Lung Injury from Carbon Nanotubes Reduced With Aluminum Coating

Lung Injury from Carbon Nanotubes Reduced With Aluminum Coating

Carbon Nanotubes and lung injuryAlthough multi walled carbon nanotubes (CNTs) are all the rage in product development, finding applications in sporting goods, electronic devices, and many other products, they pose a potential health hazard similar to asbestos. However, Dr. James Bonner, a professor at North Carolina State University, found a way to reduce the risk of pulmonary fibrosis.

“This could be an important finding in the larger field of work that aims to predict and prevent future diseases associated with engineered nanomaterials,” said Dr. Bonner in a news release from the university. “Our goal is to find ways to make sure that carbon nanotubes don’t become the next asbestos.”

Dr. Bonner’s work, which was funded by the National Institute of Environmental Health Sciences, investigated how a coating of aluminum oxide around multiwalled CNTs lessens markers of inflammation both in vitro and in vivo.

“Because multiwalled CNTs are increasingly used in a wide variety of products, it seems likely that humans will be exposed to them at some point,” said Dr. Bonner. “That means it’s important for us to understand these materials and the potential risk they pose to human health. The more we know, the better we’ll be able to engineer safer materials.”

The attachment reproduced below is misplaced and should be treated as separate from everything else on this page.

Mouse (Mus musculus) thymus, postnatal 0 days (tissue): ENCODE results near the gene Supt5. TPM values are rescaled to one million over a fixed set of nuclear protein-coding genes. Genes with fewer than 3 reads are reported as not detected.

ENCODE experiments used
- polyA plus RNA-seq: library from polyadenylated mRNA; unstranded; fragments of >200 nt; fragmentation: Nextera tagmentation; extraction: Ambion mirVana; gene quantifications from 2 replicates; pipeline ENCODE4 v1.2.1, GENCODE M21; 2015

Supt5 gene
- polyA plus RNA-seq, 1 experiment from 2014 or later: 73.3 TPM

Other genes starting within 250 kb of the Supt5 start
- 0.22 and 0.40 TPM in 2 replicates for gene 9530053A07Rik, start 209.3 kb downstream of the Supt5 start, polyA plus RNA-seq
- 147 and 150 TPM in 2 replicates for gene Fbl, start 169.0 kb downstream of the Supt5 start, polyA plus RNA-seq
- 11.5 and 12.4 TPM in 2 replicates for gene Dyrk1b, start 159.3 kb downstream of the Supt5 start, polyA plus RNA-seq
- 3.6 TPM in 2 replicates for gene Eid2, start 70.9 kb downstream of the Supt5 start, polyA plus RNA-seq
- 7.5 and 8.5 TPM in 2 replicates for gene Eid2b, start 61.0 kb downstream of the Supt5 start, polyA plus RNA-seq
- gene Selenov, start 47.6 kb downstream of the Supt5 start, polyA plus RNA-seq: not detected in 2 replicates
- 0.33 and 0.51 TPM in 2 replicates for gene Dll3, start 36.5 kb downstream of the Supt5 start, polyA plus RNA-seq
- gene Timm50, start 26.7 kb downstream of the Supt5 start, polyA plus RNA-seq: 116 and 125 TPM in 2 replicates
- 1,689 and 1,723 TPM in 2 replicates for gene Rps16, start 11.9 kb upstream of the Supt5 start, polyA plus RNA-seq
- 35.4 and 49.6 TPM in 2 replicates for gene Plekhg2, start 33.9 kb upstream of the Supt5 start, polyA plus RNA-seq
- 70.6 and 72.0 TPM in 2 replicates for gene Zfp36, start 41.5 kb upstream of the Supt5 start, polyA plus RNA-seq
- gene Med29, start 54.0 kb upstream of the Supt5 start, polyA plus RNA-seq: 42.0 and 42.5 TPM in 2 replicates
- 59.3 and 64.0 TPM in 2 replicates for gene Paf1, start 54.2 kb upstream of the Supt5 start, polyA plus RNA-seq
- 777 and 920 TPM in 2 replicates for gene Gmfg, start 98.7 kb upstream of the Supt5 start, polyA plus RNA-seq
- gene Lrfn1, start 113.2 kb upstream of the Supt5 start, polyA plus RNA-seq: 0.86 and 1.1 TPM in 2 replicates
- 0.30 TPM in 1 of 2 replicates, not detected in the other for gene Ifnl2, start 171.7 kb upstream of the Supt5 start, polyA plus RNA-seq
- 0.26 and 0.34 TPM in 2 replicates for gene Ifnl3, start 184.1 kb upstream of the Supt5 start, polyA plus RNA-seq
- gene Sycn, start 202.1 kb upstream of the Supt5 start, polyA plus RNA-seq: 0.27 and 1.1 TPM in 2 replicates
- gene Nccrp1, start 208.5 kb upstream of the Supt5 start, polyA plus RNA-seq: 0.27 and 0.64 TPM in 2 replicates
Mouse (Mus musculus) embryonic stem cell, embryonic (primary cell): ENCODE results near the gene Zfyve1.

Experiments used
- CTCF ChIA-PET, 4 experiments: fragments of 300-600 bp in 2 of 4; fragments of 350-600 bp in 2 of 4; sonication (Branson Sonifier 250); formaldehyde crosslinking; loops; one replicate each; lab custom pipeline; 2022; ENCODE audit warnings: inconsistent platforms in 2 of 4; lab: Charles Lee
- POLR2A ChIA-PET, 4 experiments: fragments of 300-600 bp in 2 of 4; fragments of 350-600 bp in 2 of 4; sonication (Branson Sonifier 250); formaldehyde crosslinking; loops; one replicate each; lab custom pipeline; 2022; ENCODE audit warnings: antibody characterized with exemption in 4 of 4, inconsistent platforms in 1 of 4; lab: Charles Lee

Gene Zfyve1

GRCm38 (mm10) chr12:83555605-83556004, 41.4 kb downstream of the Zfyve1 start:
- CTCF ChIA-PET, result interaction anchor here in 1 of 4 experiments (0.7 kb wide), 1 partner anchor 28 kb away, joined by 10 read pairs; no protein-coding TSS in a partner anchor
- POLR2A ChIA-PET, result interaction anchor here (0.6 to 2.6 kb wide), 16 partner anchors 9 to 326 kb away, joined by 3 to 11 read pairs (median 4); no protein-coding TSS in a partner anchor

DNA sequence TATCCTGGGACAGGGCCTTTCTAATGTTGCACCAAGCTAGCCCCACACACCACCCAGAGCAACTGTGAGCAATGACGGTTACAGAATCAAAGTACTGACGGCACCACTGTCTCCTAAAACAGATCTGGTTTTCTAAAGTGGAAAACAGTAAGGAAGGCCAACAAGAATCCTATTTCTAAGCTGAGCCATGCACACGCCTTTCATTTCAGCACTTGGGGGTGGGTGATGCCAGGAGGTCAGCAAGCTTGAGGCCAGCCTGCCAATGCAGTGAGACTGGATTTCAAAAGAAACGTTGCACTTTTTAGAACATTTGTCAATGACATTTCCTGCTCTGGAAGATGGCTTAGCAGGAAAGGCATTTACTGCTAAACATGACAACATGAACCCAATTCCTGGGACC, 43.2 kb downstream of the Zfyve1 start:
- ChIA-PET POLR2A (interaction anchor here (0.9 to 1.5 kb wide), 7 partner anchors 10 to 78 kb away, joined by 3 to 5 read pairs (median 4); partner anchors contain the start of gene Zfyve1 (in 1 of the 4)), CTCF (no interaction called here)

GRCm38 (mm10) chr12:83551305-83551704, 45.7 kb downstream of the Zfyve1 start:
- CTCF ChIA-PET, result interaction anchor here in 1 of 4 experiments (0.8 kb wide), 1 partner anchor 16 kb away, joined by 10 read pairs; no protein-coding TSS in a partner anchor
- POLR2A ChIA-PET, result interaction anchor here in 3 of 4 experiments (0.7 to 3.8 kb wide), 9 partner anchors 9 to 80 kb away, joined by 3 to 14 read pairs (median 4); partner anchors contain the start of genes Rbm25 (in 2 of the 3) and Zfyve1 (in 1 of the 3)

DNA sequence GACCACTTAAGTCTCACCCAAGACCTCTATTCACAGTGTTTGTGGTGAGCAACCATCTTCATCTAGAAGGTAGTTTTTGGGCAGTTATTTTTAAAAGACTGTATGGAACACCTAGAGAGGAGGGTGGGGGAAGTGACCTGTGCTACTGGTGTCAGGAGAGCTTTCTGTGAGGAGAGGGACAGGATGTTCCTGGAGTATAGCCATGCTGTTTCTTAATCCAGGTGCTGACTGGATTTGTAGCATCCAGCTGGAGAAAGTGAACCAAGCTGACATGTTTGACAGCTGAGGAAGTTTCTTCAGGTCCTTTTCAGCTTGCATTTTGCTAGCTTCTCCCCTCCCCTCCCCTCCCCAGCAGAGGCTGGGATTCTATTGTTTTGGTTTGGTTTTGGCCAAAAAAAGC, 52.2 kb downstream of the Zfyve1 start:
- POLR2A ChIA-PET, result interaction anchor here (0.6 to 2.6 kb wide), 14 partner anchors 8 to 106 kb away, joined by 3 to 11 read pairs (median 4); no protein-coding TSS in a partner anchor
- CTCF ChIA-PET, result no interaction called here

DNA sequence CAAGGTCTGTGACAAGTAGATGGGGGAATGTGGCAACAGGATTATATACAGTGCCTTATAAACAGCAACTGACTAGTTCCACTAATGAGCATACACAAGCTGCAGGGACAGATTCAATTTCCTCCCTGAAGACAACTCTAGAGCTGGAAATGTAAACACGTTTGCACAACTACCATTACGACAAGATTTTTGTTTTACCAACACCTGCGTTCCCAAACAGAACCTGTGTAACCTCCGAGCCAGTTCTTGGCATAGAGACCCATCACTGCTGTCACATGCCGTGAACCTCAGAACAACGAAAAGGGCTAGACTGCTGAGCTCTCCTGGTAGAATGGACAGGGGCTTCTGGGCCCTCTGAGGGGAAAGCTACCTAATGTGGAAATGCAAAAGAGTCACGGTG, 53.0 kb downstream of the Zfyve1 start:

As principal investigator, Dr. Bonner published the lessons learned during investigations in the journal PLOS One under the title “Atomic Layer Deposition Coating of Carbon Nanotubes with Aluminum Oxide Alters Pro-Fibrogenic Cytokine Expression by Human Mononuclear Phagocytes In Vitro and Reduces Lung Fibrosis in Mice In Vivo.”

For the study, Dr. Bonner’s research team assessed pro-fibrogenic cytokine expression of human macrophages and monocytes exposed to coated or uncoated multiwalled CNTs. There was a reduction in protein levels of IL-6, TNF, and osteopontin but an increase in IL-1β secretion. When mice were exposed to inhaled multiwalled CNTs, they developed less fibrosis when the tubes were coated rather than uncoated. However, the coating did not prevent fibrosis from developing. Additionally, protein levels of all four cytokines (IL-6, TNF, osteopontin, and IL-1β) was enhanced in mice treated with uncoated mutliwalled CNTs relative to mice treated with coated multiwalled CNTs.

“The aluminum oxide coating doesn’t eliminate health risks related to multiwalled CNTs, but it does lower them,” concluded Dr. Bonner.

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